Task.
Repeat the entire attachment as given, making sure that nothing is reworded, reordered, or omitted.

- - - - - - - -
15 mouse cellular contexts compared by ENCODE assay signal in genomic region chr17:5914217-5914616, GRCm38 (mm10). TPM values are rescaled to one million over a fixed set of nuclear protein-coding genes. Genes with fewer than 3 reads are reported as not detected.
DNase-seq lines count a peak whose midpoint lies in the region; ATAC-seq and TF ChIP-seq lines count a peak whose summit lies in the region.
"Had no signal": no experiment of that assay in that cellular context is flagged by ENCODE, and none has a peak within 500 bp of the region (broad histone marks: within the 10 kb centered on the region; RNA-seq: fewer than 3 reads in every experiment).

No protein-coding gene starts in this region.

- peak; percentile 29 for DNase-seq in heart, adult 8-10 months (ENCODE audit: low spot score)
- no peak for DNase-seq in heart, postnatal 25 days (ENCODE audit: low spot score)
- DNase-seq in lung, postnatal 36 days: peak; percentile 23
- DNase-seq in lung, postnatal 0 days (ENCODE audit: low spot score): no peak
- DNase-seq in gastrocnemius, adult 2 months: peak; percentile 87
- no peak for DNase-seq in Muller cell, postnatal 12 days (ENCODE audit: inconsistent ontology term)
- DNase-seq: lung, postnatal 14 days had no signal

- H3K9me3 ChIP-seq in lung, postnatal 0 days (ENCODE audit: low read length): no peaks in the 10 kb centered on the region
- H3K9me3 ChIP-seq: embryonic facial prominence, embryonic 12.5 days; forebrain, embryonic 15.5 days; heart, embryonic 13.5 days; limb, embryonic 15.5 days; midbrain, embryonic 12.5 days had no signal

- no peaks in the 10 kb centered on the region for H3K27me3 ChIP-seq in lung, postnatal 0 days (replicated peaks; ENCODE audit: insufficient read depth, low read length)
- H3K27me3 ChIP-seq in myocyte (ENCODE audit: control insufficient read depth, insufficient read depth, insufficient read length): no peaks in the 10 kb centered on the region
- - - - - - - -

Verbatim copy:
15 mouse cellular contexts compared by ENCODE assay signal in genomic region chr17:5914217-5914616, GRCm38 (mm10). TPM values are rescaled to one million over a fixed set of nuclear protein-coding genes. Genes with fewer than 3 reads are reported as not detected.
DNase-seq lines count a peak whose midpoint lies in the region; ATAC-seq and TF ChIP-seq lines count a peak whose summit lies in the region.
"Had no signal": no experiment of that assay in that cellular context is flagged by ENCODE, and none has a peak within 500 bp of the region (broad histone marks: within the 10 kb centered on the region; RNA-seq: fewer than 3 reads in every experiment).

No protein-coding gene starts in this region.

- peak; percentile 29 for DNase-seq in heart, adult 8-10 months (ENCODE audit: low spot score)
- no peak for DNase-seq in heart, postnatal 25 days (ENCODE audit: low spot score)
- DNase-seq in lung, postnatal 36 days: peak; percentile 23
- DNase-seq in lung, postnatal 0 days (ENCODE audit: low spot score): no peak
- DNase-seq in gastrocnemius, adult 2 months: peak; percentile 87
- no peak for DNase-seq in Muller cell, postnatal 12 days (ENCODE audit: inconsistent ontology term)
- DNase-seq: lung, postnatal 14 days had no signal

- H3K9me3 ChIP-seq in lung, postnatal 0 days (ENCODE audit: low read length): no peaks in the 10 kb centered on the region
- H3K9me3 ChIP-seq: embryonic facial prominence, embryonic 12.5 days; forebrain, embryonic 15.5 days; heart, embryonic 13.5 days; limb, embryonic 15.5 days; midbrain, embryonic 12.5 days had no signal

- no peaks in the 10 kb centered on the region for H3K27me3 ChIP-seq in lung, postnatal 0 days (replicated peaks; ENCODE audit: insufficient read depth, low read length)
- H3K27me3 ChIP-seq in myocyte (ENCODE audit: control insufficient read depth, insufficient read depth, insufficient read length): no peaks in the 10 kb centered on the region